[6]  N. Shankhwar, Y. Kalra, Q. Li, and R. K. Sinha, “Zero-index metamaterial based all-dielectric nanoantenna,” AIP Advances, vol. 9, no. 3, p. 035115, 2019.

    [7]  F. Gaufillet, S. Marcellin, and E. Akmansoy, “Dielectric metamaterial-based gradient index lens in the terahertz frequency range,” IEEE J Sel Top Quant, vol. 10. 1109/JSTQE. 2016. 2633825, 2017.

    [8]  Akmansoy, Eric and Marcellin, Simon, “Negative index and mode coupling in all-dielectric metamaterials at terahertz frequencies,” EPJ Appl. Metamat., vol. 5, p. 10, 2018.

    [9]  C. Dupas, S. Guillemet-Fritsch, P.-M. Geffroy, T. Chartier, M. Baillergeau, J. Mangeney, J.-F. Roux, J.-P. Ganne, S. Marcellin, A. Degiron, and É. Akmansoy, “High permittivity processed SrTiO3 for metamaterials applications at terahertz frequencies,” Scientific Reports, vol. 8, no. 1, p. 15275, 2018

    [10] Djemmah, Djihad Amina and Geffroy, Pierre-Marie and Chartier, Thierry and Roux, Jean-François and Bouamrane, Fayçal and Akmansoy, Éric. "Processing High Permittivity TiO2 for All-Dielectric Metamaterials Applications at Terahertz Frequencies" , Proceedings of the Sixth International Symposium on Dielectric Materials and Applications (ISyDMA’6), pp. 177–183, 2022

     

    poursuite en thèse envisageable

  • SNOM development for guided wave near-field characterization

    A partir de janvier 2024

    Béatrice Dagens

    beatrice.dagens@c2n.upsaclay.fr - 01 70 27 04 86

    Département Photonique

    Stage

    consult the offer in attached file

  • (en anglais) Silicon optomechanics for microwave-photonic transduction

    A partir de novembre 2023

    Carlos RAMOS

    carlos.ramos@c2n.upsaclay.fr - 01 70 27 40 53

    Département Photonique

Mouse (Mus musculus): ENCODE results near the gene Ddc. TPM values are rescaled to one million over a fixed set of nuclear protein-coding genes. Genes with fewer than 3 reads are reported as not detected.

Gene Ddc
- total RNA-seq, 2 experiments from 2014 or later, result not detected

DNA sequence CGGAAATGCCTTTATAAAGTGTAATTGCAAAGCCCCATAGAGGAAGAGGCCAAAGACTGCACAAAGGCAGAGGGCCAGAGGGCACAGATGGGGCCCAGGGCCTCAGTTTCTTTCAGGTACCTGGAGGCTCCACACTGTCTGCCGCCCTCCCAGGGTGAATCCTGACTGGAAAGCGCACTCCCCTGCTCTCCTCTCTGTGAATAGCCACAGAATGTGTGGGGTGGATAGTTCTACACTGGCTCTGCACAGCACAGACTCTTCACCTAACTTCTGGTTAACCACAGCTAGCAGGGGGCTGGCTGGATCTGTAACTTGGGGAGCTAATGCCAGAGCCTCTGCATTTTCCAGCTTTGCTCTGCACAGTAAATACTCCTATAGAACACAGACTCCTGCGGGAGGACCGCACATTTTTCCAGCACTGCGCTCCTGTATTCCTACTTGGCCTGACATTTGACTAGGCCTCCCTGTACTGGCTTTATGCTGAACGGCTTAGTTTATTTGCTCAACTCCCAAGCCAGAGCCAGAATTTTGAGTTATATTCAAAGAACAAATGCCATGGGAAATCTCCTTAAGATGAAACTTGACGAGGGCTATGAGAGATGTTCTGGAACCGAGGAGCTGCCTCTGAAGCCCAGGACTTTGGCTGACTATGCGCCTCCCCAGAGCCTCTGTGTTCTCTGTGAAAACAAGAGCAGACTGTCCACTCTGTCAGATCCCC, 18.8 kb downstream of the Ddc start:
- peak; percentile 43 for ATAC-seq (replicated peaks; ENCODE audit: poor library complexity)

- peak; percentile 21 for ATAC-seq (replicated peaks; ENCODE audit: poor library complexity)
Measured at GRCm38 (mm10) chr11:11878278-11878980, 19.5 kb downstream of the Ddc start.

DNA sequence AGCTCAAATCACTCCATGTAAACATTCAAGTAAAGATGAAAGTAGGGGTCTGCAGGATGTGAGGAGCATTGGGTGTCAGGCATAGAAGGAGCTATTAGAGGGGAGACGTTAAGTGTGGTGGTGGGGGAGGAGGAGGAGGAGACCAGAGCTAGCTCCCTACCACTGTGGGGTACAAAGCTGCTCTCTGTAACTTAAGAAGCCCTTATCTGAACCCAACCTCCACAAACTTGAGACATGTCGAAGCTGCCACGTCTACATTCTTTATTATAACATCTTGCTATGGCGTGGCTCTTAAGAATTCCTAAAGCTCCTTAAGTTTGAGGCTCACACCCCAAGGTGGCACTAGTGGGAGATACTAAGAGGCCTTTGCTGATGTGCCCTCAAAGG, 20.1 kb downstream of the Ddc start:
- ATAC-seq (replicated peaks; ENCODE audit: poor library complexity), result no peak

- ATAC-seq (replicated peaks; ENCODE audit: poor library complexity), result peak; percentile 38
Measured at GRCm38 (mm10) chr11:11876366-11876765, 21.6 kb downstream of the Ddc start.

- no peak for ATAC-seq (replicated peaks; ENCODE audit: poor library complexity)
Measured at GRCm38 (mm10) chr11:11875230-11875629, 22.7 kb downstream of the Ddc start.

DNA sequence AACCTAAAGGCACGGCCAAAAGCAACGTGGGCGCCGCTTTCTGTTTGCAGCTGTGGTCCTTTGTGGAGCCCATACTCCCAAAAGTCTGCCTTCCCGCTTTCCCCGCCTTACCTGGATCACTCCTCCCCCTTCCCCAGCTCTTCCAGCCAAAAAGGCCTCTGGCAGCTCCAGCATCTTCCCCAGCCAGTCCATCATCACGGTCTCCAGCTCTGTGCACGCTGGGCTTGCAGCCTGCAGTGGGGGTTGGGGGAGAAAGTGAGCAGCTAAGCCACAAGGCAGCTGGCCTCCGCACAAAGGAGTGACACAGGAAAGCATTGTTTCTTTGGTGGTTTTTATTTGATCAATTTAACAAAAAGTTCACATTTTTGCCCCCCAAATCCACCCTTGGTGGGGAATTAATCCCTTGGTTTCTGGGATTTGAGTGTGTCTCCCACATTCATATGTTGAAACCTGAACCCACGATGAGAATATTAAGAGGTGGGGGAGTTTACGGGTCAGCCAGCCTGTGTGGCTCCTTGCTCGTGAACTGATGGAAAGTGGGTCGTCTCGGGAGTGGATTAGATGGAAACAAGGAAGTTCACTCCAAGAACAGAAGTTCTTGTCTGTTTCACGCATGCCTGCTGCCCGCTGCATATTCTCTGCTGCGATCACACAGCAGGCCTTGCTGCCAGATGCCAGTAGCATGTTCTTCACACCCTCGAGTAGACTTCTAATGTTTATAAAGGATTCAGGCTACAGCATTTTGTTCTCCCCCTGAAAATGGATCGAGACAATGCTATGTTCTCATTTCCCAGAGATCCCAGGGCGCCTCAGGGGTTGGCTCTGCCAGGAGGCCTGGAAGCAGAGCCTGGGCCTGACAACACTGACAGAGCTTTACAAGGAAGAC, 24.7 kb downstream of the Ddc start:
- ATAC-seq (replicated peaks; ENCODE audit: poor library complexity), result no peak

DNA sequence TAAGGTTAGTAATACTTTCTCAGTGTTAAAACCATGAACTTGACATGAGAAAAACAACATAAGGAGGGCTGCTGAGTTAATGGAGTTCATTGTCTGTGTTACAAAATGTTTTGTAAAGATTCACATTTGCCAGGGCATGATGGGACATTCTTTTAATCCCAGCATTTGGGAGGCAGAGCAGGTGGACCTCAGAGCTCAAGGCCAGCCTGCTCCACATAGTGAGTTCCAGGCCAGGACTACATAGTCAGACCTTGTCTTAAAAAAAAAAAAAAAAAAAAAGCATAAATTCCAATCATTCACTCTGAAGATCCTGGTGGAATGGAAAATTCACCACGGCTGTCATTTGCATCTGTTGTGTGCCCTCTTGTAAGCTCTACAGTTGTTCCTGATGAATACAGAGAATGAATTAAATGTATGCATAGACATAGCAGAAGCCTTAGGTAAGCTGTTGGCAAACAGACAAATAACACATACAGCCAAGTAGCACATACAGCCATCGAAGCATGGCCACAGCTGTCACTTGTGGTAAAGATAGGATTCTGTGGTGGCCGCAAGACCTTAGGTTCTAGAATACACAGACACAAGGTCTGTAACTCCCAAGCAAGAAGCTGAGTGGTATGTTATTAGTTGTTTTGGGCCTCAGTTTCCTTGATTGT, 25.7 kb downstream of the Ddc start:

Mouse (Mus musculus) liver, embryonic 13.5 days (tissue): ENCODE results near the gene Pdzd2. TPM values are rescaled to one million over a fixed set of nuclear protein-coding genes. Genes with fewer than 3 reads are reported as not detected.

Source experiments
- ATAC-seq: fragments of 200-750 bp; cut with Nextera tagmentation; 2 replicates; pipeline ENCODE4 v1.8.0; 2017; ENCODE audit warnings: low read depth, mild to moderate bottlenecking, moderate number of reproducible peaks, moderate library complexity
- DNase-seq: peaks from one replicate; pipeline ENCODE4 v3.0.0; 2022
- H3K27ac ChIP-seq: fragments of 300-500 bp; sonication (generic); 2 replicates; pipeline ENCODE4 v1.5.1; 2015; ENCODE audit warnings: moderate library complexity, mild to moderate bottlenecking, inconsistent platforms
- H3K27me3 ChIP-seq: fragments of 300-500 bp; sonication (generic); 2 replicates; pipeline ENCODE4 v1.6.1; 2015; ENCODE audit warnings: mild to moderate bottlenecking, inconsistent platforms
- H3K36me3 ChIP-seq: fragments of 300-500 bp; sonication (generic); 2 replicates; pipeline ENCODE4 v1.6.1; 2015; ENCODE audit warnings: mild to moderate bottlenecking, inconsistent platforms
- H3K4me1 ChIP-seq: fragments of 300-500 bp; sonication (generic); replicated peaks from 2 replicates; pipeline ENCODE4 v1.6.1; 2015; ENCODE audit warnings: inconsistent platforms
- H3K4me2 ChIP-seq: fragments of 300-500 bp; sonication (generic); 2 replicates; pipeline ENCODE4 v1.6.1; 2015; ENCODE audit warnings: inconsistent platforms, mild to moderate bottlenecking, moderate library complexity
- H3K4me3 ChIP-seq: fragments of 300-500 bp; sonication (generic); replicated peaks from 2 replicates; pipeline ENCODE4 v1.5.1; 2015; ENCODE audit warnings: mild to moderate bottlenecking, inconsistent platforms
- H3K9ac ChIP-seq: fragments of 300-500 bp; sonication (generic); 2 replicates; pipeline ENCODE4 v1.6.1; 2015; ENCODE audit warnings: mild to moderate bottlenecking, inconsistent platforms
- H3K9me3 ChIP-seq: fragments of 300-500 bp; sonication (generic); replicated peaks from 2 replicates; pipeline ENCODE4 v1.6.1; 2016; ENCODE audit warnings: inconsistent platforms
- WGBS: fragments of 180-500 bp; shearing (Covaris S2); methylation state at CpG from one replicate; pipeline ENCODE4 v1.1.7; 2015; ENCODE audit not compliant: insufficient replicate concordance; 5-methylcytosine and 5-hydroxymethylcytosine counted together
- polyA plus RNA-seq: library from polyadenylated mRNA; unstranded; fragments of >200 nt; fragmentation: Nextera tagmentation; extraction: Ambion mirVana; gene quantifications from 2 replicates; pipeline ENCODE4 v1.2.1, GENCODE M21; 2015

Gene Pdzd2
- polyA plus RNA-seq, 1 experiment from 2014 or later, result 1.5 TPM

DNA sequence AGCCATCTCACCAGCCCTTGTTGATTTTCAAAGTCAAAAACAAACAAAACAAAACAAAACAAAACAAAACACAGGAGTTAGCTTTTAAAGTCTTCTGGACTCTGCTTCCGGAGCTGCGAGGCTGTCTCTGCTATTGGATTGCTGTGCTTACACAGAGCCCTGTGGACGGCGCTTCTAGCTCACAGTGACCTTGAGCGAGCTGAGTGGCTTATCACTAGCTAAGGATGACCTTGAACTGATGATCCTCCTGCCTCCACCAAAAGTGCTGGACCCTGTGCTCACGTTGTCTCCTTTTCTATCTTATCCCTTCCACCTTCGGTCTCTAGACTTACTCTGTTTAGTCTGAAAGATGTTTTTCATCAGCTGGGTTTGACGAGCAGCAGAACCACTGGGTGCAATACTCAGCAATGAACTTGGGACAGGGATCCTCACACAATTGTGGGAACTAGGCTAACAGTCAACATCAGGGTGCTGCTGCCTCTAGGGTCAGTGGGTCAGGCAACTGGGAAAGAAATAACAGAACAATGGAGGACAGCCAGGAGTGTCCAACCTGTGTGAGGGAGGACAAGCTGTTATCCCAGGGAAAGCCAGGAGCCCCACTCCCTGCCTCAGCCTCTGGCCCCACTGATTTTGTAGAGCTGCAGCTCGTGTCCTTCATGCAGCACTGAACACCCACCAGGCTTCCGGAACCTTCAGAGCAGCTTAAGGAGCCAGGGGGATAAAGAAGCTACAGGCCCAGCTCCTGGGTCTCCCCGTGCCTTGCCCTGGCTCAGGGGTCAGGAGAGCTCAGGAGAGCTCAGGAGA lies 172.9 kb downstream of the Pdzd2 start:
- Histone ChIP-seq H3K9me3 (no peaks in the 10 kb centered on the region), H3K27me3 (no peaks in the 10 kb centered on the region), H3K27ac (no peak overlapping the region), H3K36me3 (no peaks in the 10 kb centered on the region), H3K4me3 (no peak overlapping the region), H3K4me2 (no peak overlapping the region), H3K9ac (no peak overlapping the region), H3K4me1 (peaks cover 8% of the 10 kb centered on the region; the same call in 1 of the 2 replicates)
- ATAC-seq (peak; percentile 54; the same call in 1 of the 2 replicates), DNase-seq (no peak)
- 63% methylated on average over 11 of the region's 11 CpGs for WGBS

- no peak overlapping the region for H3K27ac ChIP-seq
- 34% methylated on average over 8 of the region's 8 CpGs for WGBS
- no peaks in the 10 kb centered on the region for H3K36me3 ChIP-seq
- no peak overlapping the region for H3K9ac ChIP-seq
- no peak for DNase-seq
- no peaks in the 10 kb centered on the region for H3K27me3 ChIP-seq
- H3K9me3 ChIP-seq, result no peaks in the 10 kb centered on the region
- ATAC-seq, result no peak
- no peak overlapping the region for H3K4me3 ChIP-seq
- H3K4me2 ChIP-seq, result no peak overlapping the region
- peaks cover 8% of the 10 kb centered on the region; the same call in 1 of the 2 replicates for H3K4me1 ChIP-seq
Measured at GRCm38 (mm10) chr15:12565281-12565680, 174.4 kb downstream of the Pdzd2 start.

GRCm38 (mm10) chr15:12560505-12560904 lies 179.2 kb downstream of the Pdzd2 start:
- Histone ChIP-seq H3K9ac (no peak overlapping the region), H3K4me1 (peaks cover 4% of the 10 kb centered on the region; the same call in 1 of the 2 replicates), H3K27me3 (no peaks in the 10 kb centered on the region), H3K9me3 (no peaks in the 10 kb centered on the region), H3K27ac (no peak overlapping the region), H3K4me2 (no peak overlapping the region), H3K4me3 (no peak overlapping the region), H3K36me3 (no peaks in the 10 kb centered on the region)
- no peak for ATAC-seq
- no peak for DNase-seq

Stage

    Conversion between electrical and optical signals enabled the use of near-infrared (near-IR) photons for high data rate transmission through optical fibre networks. Likewise, coherent conversion between microwave and optical photons stands as a promising solution to transfer quantum states between remote quantum processors, thus enabling the development of large-scale quantum networks. However, the vast frequency difference between microwave (GHz) and near-IR (200 THz) optical photons hampers direct coherent conversion. The Silicon photonics team at C2N leads a new ERC project, SPRING, that aims at demonstrating phonon-mediated transduction between microwave and near-IR signals at the quantum regime.

  • (en anglais) Neuromorphic silicon photonic circuits for smart gas sensors

    A partir de novembre 2023

    Carlos RAMOS

    carlos.ramos@c2n.upsaclay.fr - 01 70 27 40 53

    Département Photonique

    Stage

    Air pollution poses a great environmental risk to health, accounting for nearly half a million premature deaths each year in Europe. Ubiquitous, real-time air quality monitoring could reduce the negative impact of pollution. However, air pollution monitoring generally relies on costly (k€ range), complex stationary equipment, that limits its widespread deployment. The Silicon Photonics team at C2N leads a new European project, SYMPHONY that aims at developing a new technology combining different silicon photonics platforms and silicon microelectronics to enable the implementation of dense networks of cloud-connected, low-cost (< 100 €), and portable (5-80 cm3 size) easy-to-use smart sensors, capable of multi-target detection in air pollution monitoring.

  • (en anglais) Photonic neuromorphic computing with coupled microlaser spiking neurons

    A partir de novembre 2023

    Sylvain Barbay

    sylvain.barbay@c2n.upsaclay.fr - 0170270451

    Département Photonique

    Stage

    Neuromorphic photonics is an expanding field of research at the heart of recent progresses in analog computation and machine learning. Its goal is to investigate new ways to process optical information or to compute using brain-inspired physical concepts.